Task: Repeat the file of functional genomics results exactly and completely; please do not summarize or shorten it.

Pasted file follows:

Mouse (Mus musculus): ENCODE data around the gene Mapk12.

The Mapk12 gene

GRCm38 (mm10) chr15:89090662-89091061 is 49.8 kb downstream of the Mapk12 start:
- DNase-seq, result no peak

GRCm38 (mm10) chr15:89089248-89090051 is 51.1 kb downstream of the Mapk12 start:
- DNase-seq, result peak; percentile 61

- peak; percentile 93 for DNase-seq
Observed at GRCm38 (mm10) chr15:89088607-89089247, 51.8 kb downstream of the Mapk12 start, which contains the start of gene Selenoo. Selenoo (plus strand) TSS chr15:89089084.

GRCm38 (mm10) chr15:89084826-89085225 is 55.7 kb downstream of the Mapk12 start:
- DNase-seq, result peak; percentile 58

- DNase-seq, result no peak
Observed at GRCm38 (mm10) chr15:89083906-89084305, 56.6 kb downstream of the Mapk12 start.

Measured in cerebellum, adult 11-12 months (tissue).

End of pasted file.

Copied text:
Mouse (Mus musculus): ENCODE data around the gene Mapk12.

The Mapk12 gene

GRCm38 (mm10) chr15:89090662-89091061 is 49.8 kb downstream of the Mapk12 start:
- DNase-seq, result no peak

GRCm38 (mm10) chr15:89089248-89090051 is 51.1 kb downstream of the Mapk12 start:
- DNase-seq, result peak; percentile 61

- peak; percentile 93 for DNase-seq
Observed at GRCm38 (mm10) chr15:89088607-89089247, 51.8 kb downstream of the Mapk12 start, which contains the start of gene Selenoo. Selenoo (plus strand) TSS chr15:89089084.

GRCm38 (mm10) chr15:89084826-89085225 is 55.7 kb downstream of the Mapk12 start:
- DNase-seq, result peak; percentile 58

- DNase-seq, result no peak
Observed at GRCm38 (mm10) chr15:89083906-89084305, 56.6 kb downstream of the Mapk12 start.

Measured in cerebellum, adult 11-12 months (tissue).